UBS investment banking profits fall by fifth

Investment banking profits at UBS fell by a fifth in the first quarter as Europe's third-largest bank by market capitalisation reported a drop in activity in fixed income and foreign exchange markets.

The bank warned that market sentiment had weakened further since the end of March. Income from fixed income trading fell 19 per cent in the three months to the end of March, while forex trading was down 10 per cent. The figures are one of the first tangible signs of a slowdown in banks' fixed income trading revenues that many investors have been anticipating as interest rates continue to rise.

The performance at UBS contrasts with that of Deutsche Bank, which last week reported strong growth in fixed income revenues. The large US investment banks also reported flat or rising revenues.

UBS pointed out that the decline was relative to record trading profits in the first three months of last year. The Swiss group has also decided not to develop a commodities trading business an area of strong profit growth for some rivals.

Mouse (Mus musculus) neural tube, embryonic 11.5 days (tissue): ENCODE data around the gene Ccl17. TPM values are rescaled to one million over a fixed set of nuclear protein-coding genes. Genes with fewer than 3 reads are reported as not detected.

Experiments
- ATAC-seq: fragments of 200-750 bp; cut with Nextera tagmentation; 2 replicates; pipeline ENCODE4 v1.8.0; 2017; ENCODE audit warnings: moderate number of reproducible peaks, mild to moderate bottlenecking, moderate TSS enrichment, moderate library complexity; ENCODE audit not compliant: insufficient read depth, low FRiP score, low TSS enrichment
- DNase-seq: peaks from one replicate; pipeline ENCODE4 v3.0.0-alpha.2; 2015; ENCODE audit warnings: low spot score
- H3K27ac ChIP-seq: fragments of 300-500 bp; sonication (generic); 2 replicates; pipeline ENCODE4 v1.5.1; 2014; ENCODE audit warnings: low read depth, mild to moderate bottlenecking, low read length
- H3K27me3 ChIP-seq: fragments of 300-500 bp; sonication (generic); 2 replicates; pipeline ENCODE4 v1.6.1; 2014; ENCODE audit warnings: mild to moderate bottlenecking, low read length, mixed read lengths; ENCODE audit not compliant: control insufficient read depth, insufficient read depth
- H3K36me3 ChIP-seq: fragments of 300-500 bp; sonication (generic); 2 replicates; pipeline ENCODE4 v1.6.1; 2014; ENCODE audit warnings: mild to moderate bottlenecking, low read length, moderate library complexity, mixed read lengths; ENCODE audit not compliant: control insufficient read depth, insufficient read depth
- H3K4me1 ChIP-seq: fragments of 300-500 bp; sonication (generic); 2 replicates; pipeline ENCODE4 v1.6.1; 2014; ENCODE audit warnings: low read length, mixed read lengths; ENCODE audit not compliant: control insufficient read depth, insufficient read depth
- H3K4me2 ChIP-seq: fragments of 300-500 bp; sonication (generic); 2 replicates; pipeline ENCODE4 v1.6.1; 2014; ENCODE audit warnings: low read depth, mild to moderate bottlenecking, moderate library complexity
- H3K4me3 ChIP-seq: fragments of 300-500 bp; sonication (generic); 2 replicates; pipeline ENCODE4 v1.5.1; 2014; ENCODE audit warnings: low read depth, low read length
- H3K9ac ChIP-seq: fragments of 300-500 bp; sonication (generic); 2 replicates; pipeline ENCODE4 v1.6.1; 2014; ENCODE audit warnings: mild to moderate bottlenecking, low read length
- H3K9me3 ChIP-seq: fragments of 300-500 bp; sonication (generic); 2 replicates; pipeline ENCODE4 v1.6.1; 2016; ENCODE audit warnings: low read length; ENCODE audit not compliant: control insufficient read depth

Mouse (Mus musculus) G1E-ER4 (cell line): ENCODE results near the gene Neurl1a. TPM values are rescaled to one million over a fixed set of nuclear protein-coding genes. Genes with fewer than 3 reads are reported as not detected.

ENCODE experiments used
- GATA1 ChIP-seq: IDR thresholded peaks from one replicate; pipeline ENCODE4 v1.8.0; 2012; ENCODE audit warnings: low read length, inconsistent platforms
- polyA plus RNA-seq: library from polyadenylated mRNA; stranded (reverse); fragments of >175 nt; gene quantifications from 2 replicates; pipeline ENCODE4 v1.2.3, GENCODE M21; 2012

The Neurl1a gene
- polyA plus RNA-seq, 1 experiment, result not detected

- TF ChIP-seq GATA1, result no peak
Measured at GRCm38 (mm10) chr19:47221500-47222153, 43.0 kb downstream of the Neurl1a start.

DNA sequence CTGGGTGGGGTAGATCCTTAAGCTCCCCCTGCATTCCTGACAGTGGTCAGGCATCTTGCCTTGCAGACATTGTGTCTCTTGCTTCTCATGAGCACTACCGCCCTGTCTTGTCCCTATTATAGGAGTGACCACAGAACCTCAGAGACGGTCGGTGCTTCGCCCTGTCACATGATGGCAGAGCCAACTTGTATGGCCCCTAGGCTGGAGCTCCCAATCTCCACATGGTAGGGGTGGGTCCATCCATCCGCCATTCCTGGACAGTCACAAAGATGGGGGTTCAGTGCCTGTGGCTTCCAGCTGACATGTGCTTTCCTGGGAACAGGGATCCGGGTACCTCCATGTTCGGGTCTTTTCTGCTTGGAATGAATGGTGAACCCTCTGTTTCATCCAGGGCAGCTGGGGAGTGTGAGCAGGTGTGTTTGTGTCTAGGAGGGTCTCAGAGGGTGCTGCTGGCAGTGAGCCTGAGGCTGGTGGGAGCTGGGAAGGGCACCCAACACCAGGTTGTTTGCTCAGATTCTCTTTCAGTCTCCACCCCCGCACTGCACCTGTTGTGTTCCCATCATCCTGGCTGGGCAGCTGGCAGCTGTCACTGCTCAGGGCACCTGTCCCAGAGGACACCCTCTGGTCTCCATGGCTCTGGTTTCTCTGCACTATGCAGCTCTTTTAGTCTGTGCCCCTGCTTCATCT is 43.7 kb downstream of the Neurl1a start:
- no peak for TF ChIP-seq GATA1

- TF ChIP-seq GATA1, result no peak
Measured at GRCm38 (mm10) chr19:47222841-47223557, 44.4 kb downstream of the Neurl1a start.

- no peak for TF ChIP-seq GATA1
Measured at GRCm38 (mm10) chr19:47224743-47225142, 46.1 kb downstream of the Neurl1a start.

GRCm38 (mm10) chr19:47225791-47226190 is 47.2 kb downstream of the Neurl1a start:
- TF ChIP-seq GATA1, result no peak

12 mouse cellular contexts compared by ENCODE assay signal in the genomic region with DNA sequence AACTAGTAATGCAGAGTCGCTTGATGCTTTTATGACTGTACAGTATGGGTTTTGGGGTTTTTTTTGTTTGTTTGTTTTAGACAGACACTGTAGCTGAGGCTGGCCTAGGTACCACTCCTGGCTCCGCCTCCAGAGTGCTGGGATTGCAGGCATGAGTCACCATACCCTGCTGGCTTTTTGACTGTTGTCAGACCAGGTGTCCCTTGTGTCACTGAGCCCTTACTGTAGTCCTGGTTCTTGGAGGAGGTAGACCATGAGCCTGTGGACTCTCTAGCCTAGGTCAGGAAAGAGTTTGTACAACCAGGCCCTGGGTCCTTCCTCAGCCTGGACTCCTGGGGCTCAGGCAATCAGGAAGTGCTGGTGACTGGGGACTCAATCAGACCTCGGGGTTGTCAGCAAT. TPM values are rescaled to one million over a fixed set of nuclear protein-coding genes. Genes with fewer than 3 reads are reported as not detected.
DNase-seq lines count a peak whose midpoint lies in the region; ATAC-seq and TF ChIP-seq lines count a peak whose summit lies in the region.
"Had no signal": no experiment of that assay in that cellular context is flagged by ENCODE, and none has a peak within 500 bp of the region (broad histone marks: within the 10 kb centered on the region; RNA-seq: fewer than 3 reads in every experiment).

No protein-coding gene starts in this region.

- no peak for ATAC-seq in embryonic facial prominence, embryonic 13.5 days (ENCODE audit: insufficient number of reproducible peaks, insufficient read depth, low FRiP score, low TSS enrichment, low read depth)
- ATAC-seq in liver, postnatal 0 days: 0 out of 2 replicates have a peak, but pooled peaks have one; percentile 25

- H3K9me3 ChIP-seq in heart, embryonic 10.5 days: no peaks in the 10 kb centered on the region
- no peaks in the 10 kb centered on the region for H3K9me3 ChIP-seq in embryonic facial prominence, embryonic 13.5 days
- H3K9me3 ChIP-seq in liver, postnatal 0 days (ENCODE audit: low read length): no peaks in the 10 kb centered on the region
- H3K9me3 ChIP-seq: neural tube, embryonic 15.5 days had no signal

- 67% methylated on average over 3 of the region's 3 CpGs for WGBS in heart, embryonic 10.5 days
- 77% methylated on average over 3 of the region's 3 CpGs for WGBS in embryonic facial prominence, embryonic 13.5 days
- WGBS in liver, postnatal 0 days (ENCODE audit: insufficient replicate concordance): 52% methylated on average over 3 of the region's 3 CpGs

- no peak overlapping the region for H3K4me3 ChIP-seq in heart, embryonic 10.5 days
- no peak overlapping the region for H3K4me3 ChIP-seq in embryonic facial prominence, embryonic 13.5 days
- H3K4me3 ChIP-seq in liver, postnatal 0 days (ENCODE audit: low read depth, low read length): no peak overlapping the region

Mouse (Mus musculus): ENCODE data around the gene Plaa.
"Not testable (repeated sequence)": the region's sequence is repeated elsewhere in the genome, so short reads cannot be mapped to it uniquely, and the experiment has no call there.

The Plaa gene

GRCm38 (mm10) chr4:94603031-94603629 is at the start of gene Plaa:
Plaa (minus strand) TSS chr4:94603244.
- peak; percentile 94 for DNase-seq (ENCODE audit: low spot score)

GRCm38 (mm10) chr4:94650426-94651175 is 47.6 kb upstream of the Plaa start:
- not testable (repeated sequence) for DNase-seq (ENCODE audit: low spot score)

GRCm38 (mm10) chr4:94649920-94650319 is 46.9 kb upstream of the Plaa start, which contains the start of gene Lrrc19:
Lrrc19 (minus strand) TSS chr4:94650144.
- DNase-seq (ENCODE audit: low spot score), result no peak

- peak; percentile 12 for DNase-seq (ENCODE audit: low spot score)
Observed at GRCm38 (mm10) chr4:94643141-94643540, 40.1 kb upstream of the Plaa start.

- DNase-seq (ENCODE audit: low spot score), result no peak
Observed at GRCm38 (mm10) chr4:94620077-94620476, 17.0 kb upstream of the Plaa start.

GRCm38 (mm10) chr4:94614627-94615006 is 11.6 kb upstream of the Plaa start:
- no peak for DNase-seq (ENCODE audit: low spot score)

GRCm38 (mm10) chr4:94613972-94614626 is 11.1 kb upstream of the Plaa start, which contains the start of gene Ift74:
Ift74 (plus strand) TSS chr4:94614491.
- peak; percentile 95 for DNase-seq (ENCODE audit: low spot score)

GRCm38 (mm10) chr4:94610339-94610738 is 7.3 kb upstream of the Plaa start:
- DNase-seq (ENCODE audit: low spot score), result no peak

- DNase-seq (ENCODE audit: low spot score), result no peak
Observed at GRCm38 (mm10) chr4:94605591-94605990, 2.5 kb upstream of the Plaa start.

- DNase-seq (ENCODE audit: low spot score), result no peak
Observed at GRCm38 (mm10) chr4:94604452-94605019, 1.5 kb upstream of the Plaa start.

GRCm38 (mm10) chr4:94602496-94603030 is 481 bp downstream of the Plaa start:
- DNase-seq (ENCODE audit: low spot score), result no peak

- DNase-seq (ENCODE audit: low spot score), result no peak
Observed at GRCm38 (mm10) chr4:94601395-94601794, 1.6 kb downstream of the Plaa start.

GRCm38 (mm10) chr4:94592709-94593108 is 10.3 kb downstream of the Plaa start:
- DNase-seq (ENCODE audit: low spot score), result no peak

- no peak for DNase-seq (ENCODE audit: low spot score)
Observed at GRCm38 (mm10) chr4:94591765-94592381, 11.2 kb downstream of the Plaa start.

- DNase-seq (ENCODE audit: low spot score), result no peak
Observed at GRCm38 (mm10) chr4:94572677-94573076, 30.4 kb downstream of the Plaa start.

Clive Standish, finance director, said UBS had reduced the amount of capital at risk in fixed income trading during the quarter, adding that the bank's overall performance was not dependent on trading income.

“You would not reward us for going aggressively after every dollar of fixed income revenue,” he said.

He warned investors not to extrapolate from the first quarter, pointing out that markets could pick up again later in the year. Analysts have been anticipating a reversal in fixed income profits since spreads started widening in mid-March.

“When you get uncertainty or the sudden reversal of a long trend, it can unsettle client activity,” said Jon Peace, analyst at Fox-Pitt, Kelton.

Investment banking weakness was more than offset by continued growth in wealth management and asset management, which attracted SFr32.3bn (€21bn) in new assets. Overall, pre-tax profits from continuing operations rose 15 per cent to SFr3.6bn.

UBS said its return on equity had risen to 32.4 per cent from 31.3 per cent a year ago, well ahead of its 15-20 per cent target. The shares slipped 1.5 per cent to close at SFr94.85.

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